It is true that Linux is free for anyone to come and contribute. But it is also a kind of democratic process! Therefore, new contributions are not immediately incorporated into the original product. Its source is looked at wherever possible. It is thoroughly tested by many volunteer testers in different situations and in different hardware. There is a proper automated testing system to verify that all checks/tests passes. Then only that code is included in the main product. Closed source products like Mac and Windows do not have the facility to view their source, hence the average user cannot do anything about any bug/issue t unless the company understands the problem and takes action.
  • Linux is too difficult to use:
    This is a common misconception. Previously, Linux was limited to system admins and persons with high technical knowledge, it was built to their liking and was limited. But over time, that has to changed. For more information you can read about the famous KDE desktop environment used on Linux here: https://www.kde.org/
  • Linux also contains viruses, so the claim that Linux is more secure than others or does not contain viruses is false.
    Linux also contains viruses. Linux is not virus free. There are currently 40 (forty) known viruses that affect Linux. Now take a break here and if you know a person or company who has been using Linux for the last 10-20 years, ask them how many times they have been bothered by this virus? How much money lost? How many times did the work stop? Do the same survey for Mac and Windows now and check the data for both. After all, no computer system in the world is 100% secure. A 99% secure computer is one that is not connected to the Internet. A 100% secure computer is one that is powered off!
    It is true that it is technically possible to create a virus on Linux, but these viruses cannot spread like an epidemic. If the virus does not spread, will it harm others?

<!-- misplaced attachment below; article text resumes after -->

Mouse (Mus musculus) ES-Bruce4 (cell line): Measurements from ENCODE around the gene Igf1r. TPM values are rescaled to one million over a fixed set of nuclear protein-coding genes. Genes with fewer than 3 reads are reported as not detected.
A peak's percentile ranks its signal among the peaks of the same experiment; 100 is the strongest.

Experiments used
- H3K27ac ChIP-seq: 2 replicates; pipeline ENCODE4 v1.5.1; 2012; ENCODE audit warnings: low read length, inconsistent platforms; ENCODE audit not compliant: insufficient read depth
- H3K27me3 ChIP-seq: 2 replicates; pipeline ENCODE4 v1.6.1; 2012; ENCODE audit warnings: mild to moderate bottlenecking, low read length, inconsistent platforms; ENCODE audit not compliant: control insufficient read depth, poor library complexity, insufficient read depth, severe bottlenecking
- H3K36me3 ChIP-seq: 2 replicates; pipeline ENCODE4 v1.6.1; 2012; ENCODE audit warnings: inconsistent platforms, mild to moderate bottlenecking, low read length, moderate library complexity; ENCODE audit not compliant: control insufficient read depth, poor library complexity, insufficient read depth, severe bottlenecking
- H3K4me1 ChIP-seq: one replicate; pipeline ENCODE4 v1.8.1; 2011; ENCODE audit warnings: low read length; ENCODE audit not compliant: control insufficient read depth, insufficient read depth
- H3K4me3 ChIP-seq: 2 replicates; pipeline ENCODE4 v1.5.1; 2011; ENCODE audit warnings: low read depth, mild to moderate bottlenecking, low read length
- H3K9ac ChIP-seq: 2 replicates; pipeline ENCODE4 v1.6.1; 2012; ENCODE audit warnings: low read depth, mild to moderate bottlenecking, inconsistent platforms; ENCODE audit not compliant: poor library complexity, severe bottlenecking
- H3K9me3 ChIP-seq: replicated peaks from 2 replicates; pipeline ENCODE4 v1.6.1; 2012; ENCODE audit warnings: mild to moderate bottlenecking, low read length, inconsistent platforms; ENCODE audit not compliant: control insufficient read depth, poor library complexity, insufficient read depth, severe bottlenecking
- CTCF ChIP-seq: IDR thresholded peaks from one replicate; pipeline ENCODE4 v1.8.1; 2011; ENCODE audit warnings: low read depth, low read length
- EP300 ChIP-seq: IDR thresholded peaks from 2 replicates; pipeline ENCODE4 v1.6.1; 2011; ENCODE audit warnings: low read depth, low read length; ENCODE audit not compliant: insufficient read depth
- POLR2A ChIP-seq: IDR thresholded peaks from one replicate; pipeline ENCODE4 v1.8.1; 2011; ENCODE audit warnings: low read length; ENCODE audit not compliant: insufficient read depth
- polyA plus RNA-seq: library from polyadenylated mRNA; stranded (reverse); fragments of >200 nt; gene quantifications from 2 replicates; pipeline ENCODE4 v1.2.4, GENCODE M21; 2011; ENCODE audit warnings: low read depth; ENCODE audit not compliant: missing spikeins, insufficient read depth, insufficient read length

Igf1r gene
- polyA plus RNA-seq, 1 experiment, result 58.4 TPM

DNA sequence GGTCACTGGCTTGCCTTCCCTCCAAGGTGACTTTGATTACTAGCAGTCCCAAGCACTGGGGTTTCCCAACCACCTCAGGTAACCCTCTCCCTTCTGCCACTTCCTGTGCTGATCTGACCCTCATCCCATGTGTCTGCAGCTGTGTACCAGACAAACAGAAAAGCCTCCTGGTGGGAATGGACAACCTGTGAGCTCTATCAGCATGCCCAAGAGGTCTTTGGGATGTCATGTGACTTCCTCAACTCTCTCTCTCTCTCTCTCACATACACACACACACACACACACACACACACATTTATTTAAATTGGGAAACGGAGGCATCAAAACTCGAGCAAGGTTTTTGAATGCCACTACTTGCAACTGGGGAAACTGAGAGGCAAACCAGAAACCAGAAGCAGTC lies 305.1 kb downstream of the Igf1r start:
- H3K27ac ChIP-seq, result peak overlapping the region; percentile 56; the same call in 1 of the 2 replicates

In the near future, as the number of Linux users increases and hackers see the financial gain in hacking Linux machines, then such viruses will increase a lot and then they will be real danger. But right now there is no such thing. When that time comes in the future, due to the free design of Linux, there will be the same amount of effort for security and the same efforts will keep you safe from it.

Interesting facts about Linux usage:

List of governments and other large organizations around the world where Linux is used:
https://en.wikipedia.org/wiki/List_of_Linux_adopters

Kerala is the first state in India to take the initiative to use the entire open source system in government offices:
https://en.wikipedia.org/wiki/ICFOSS

Anna University, Chennai is the first university in India where you can get a Government-recognized postgraduate degree in “Open Source”:
http://cde.annauniv.edu/Default9.aspx

Microsoft is finally looking to make its own Linux:
http://www.wired.com/2015/09/microsoft-built-linux-everyone-else/

All the supercomputers in the world use Linux. Here is an example:
https://en.wikipedia.org/wiki/Tianhe-2

NASA uses Linux in many of its activities. About Linux in the International Space Station: http://gizmodo.com/the-iss-has-ditched-windows-entirely-for-linux-499593441

http://www.computerweekly.com/blogs/open-source-insider/2013/05/international-space-station-adopts-debian-linux-drop-windows-red-hat-into-airlock.html

http://www.zdnet.com/article/to-the-space-station-and-beyond-with-linux/

French police accounts are increasingly using Linux:
http://www.wired.com/2013/09/gendarmerie_linux/

(1) – Unix has its own history and how it became an open source and how its subsections were formed is the subject of a separate article. Since it is not important here, such a sentence is written as a short review.

(2) – B.S.D. It is an open source branch of Unix just like Linux.